Mobilizing the Information Society
by Robin Mansell and
Oxford University Press, 2000,
The sub-title of this heavyweight tome, some 500 pages long, summarises its contents well: 'Strategies for Growth and Opportunity'. The book is clearly aimed at those involved in strategic planning, government policy - and at academics and students who study these topics. The book comprises 10 chapters, and has a heavy research European bias. It examines the social, market and regulatory developments in the Information Society. It is research-based and offers insights into the social, economic and political forces affecting the information society. Both of the authors are well known academics at the Science Policy Research Unit in the University of Sussex.
One chapter of the ten is directly relevant to readers of JILT - Chapter 7, entitled 'Electronic Intellectual Property and Creative Knowledge Production'. That is not to say legal issues do not get discussed elsewhere, but where they do, it is only in passing.
The chapter provides a novel approach to IP in the digital arena, but this is marred by some mistakes.
For example, the statement that the 'difficulties of maintaining copyright protection in digital information are similar to those that were encountered for print information with the advent of new technology', is clearly wrong; digital information is inherently far more difficult to control than, say, the photocopying of print materials is. The claim that 'copyright in many countries has traditionally required a registration', is also dubious.The statement 'in general the courts have been willing to enforce copyrights where a relatively low level of originality skill and effort has been involved' may be true of the UK, but is not true of many countries.
It also contradicts a later statement that the requirement that databases only enjoy copyright when they constitute the author's own intellectual creation 'is very broad protection indeed'. The claim that it is possible to infringe the copyright of a detective story by copying the idea behind the plot is not true, as copyright does not protect ideas, but only the expression of them. It is not true that rebroadcast or copying of broadcasts is always infringement, as claimed. Such copying may be permitted, for example, under licence, or under fair dealing.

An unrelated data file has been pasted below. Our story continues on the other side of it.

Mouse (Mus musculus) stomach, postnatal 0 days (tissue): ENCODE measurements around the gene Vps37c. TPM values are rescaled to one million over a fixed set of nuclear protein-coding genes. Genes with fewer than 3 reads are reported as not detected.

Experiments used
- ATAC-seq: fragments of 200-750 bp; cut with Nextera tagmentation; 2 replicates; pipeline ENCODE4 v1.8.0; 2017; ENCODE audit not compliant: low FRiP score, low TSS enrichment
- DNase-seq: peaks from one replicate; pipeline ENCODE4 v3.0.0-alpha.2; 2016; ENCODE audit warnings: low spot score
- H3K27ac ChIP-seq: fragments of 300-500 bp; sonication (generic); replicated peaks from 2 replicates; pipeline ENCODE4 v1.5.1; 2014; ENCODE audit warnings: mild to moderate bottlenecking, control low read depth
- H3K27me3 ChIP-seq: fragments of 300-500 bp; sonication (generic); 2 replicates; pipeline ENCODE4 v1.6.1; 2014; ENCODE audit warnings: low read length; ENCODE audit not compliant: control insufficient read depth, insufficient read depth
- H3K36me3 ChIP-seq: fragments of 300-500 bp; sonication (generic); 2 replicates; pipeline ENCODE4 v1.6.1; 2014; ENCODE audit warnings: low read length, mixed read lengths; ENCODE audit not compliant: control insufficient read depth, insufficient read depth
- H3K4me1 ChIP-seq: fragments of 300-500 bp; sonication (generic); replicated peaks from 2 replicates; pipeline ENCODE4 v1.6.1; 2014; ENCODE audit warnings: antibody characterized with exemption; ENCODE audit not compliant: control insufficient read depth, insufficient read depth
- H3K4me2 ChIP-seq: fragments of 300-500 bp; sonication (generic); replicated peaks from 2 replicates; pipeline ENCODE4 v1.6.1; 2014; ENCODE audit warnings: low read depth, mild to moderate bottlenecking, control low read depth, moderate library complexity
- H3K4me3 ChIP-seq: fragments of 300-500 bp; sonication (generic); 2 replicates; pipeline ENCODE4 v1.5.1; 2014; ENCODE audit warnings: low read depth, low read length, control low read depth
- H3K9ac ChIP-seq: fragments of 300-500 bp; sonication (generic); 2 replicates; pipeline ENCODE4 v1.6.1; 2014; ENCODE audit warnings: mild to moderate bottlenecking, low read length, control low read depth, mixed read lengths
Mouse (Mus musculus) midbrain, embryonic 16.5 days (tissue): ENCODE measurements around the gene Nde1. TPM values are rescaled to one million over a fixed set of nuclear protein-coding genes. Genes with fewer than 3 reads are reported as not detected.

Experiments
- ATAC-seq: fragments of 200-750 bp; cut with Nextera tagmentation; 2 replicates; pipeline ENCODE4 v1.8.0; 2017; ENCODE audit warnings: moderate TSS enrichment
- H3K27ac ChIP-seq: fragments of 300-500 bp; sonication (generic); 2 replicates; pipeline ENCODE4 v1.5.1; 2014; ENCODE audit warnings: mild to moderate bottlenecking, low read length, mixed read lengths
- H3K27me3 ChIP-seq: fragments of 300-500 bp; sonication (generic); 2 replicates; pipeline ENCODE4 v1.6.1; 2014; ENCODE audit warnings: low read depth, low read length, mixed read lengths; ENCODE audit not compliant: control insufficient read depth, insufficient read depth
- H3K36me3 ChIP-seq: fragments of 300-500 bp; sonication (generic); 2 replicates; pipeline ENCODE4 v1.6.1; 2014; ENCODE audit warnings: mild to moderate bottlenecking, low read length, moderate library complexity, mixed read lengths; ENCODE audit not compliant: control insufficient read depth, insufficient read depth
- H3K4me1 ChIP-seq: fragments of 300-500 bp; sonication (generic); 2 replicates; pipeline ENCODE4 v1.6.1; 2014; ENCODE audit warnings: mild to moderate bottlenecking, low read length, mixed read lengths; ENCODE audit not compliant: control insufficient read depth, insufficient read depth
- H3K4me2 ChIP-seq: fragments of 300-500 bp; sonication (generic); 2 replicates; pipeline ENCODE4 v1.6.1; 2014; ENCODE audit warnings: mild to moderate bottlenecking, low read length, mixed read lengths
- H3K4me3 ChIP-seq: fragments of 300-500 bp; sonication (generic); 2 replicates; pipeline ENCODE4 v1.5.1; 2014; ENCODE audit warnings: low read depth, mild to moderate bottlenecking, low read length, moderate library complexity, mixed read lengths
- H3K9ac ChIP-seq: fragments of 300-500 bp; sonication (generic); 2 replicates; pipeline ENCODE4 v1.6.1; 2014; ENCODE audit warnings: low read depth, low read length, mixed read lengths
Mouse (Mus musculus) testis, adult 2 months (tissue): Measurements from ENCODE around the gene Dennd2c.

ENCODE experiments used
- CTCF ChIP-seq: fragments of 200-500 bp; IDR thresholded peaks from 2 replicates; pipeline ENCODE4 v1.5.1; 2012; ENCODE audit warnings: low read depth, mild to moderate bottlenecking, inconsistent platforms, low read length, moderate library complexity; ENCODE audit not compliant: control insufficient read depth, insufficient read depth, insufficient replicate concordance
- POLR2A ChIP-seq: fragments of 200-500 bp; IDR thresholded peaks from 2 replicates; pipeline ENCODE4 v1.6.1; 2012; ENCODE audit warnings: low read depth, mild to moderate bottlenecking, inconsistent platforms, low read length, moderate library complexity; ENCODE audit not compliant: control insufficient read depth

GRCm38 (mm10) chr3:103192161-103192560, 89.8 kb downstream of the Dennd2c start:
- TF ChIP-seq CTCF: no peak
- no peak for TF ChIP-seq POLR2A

This may appear to be nit-picking, but if someone writes apparently authoritative statements, they should hedge them with the necessary caveats.
On page 308, copyright is confused with Moral Rights (which is a topic that gets far less coverage that it should). The lifetime of copyright is incorrectly put at 50 years after the death of the author. Claims for infringement need not be based on commercial damage as is claimed. Contrary to what is claimed, innocent creation IS a defence against an infringement action. The term sui generis is incorrectly defined. On page 311, it is incorrect to claim that the Berne Convention does not state a minimum level of protection that must be provided for by a signatory. The CLA does not, as is claimed 'have the responsibility of licensing digital products for use in the higher education system'. It only covers Higher Education in the UK, and furthermore, it provides licences for textual products only.
There are also unsupported assertions, for example 'the frequency of small-scale and individual infringements may collectively amount to a far larger source of revenue loss to copyright owners than organized pirating' is dubious, as in the vast majority of cases individual copying leads to no loss of income for the copyright owner as the person copying would not have paid to obtain a bona fide copy. The claim that the new database right will lead to increased costs for 'enforcing and establishing contracts' is also unuspported by any evidence, and seems prima facie to be improbable.
The authors claim that it is 'paradoxical' that owners of copyright may not wish to enforce their rights. I fail to see any paradox here. Just because one is entitled to something in law does not mean there is any paradox is not bothering to exercise that entitlement. Inevitably, too, the Chapter is already out of date, particularly on the EU Directive on Copyright.
It is a great pity there are so many factual errors, many of them caused by mixing UK law with the rest of the world's laws, because the authors have some interesting and provocative things to say about the future role of RROs and the balance between the rights holders and users that deserve a wide airing.
I cannot recommend the book for purchase, but for those who have an interest in the role of copyright in the information society, and are prepared to overlook the factual errors, this would certainly be worth borrowing by Inter Library Loan.
This Book Review was published on 2 July 2001.
Citation: Oppenheim C, 'Mobilizing the Information Society, by Robin Mansell and W. Edward Steinmuller', Book Review, 2001 (2) The Journal of Information, Law and Technology (JILT) <http://elj.warwick.ac.uk/jilt/01-2/oppenheim1.html>.New citation as at 1/1/04: <http://www2.warwick.ac.uk/fac/soc/law/jilt/2001_2/oppenheim1/>.